Tense, nervous headache? How COPE can help you cope.

So how are you coping? Are you managing to make the right choices in these difficult times? And what if you make the wrong decision? Do you worry you might be sued, or worse still that the care people receive will suffer? And no, I’m not talking about the stresses and strains of clinical practice, pressing as these can be in an ever litigious society. Nor am I referring to widespread anxieties about rising unemployment, including medical. Instead I’m talking about the admittedly niche ethics angst that is part and parcel of a modern journal editor’s lot.

“Ethics angst?” I hear you non-editors cry. “They don’t know they’re born. What on earth can be so stressful about getting to pick and choose which research gets published? They should try doing the research, then they’d know what stress is.” Well yeah yeah yeah. I get it. I really do. But the next time you hear about the latest research scandal, spare a thought for the very many editors around the world who’ll be breathing a ‘there but for the grace of’ sigh of relief and sympathy.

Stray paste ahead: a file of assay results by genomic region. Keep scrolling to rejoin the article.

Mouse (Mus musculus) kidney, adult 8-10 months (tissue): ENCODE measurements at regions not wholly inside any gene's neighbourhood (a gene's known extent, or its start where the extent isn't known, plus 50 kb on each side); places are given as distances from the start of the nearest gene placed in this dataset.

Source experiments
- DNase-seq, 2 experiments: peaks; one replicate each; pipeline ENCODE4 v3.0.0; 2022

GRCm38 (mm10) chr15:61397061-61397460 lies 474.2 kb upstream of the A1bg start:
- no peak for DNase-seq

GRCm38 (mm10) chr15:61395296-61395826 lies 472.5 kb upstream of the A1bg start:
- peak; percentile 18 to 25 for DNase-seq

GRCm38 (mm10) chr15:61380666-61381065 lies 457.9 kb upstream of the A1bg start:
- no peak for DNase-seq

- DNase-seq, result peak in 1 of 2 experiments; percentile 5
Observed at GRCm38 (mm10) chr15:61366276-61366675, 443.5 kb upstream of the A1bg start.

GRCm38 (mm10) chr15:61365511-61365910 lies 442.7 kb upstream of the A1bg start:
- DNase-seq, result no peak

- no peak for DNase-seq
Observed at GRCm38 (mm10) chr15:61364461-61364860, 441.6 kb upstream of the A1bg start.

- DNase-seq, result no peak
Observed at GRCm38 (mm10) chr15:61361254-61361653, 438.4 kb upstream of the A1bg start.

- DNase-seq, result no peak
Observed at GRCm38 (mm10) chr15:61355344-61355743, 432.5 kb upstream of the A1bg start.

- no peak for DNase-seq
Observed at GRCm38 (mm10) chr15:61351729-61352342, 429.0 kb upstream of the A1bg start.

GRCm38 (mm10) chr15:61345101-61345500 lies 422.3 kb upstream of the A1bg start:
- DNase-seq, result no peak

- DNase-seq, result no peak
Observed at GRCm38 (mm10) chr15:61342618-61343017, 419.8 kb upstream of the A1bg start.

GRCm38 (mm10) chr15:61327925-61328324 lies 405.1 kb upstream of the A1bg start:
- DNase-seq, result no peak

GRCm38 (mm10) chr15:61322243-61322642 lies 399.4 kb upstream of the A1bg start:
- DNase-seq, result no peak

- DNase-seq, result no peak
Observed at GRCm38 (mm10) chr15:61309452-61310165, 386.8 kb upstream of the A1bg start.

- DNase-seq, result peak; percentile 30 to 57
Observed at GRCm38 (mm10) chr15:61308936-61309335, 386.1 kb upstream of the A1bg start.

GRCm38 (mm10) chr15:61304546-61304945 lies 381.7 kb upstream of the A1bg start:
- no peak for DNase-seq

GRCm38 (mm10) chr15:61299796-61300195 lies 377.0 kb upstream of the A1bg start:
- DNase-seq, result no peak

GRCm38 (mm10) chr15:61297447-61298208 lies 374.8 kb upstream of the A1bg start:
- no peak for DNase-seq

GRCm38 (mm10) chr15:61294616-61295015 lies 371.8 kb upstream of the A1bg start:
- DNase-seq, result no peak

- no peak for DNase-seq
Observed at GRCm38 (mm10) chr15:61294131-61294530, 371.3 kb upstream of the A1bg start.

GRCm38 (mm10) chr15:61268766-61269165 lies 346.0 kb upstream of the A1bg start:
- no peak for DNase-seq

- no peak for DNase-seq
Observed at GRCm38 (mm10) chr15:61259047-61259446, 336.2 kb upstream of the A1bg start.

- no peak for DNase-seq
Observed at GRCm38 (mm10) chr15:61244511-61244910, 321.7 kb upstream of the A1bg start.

Which is where COPE comes in: the Committee on Publication Ethics, a remarkable organisation that now has journal members from around the world and from every imaginable discipline. COPE was originally founded to meet the needs of publishers of biomedical research and so it is a testimony to it that non-biomedical journals now make up some 60% of its membership. The newly launched website offers an impressive array of case studies and decision making flowcharts that should be of as much interest to researchers as editors.

So whether you’re a researcher or an editor or instead a consumer of that research, why not visit the COPE website and find out the sort of thing that gives editors sleepless nights. Anyone fancy doing a bit of research on it?


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